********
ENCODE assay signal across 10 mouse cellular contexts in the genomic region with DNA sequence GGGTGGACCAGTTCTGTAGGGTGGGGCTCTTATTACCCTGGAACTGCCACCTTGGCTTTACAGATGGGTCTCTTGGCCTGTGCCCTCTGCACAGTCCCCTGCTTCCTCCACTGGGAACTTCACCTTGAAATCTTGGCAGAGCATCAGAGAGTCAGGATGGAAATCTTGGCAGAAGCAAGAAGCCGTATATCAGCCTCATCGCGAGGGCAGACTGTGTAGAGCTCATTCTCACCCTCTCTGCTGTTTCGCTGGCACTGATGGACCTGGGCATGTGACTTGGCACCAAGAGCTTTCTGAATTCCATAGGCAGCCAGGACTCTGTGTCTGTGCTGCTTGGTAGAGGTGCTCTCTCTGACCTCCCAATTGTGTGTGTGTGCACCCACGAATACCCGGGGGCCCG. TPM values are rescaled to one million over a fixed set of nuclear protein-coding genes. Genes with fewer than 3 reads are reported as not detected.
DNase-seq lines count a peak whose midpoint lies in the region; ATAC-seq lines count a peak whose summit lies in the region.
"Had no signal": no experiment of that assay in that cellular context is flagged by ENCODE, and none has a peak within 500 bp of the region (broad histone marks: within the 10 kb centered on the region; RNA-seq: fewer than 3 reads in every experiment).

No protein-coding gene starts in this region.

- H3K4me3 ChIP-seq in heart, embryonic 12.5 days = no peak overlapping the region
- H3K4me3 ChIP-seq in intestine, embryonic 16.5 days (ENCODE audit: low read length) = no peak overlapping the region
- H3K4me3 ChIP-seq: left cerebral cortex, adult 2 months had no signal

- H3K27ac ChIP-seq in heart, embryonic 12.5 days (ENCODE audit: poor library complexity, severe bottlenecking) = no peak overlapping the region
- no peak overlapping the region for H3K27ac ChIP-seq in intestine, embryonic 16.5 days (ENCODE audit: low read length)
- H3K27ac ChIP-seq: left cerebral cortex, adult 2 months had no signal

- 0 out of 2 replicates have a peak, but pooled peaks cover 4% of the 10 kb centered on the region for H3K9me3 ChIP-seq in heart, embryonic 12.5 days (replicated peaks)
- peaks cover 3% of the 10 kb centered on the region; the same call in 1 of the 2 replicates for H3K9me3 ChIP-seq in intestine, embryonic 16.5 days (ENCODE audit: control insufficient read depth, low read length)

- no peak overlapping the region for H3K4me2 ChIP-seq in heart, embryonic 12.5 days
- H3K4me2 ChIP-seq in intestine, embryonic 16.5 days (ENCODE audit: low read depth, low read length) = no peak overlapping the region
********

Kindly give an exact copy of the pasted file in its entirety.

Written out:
ENCODE assay signal across 10 mouse cellular contexts in the genomic region with DNA sequence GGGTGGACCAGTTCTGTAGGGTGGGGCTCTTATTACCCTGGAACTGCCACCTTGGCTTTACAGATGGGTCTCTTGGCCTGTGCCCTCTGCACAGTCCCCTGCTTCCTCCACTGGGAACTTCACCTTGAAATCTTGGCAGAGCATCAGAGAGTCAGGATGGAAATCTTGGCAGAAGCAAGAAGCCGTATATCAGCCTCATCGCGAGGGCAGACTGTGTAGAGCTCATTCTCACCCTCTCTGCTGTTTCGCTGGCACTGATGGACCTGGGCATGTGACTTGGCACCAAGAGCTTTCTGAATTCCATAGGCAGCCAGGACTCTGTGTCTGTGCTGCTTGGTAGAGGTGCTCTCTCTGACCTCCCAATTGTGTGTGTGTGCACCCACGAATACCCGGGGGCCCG. TPM values are rescaled to one million over a fixed set of nuclear protein-coding genes. Genes with fewer than 3 reads are reported as not detected.
DNase-seq lines count a peak whose midpoint lies in the region; ATAC-seq lines count a peak whose summit lies in the region.
"Had no signal": no experiment of that assay in that cellular context is flagged by ENCODE, and none has a peak within 500 bp of the region (broad histone marks: within the 10 kb centered on the region; RNA-seq: fewer than 3 reads in every experiment).

No protein-coding gene starts in this region.

- H3K4me3 ChIP-seq in heart, embryonic 12.5 days = no peak overlapping the region
- H3K4me3 ChIP-seq in intestine, embryonic 16.5 days (ENCODE audit: low read length) = no peak overlapping the region
- H3K4me3 ChIP-seq: left cerebral cortex, adult 2 months had no signal

- H3K27ac ChIP-seq in heart, embryonic 12.5 days (ENCODE audit: poor library complexity, severe bottlenecking) = no peak overlapping the region
- no peak overlapping the region for H3K27ac ChIP-seq in intestine, embryonic 16.5 days (ENCODE audit: low read length)
- H3K27ac ChIP-seq: left cerebral cortex, adult 2 months had no signal

- 0 out of 2 replicates have a peak, but pooled peaks cover 4% of the 10 kb centered on the region for H3K9me3 ChIP-seq in heart, embryonic 12.5 days (replicated peaks)
- peaks cover 3% of the 10 kb centered on the region; the same call in 1 of the 2 replicates for H3K9me3 ChIP-seq in intestine, embryonic 16.5 days (ENCODE audit: control insufficient read depth, low read length)

- no peak overlapping the region for H3K4me2 ChIP-seq in heart, embryonic 12.5 days
- H3K4me2 ChIP-seq in intestine, embryonic 16.5 days (ENCODE audit: low read depth, low read length) = no peak overlapping the region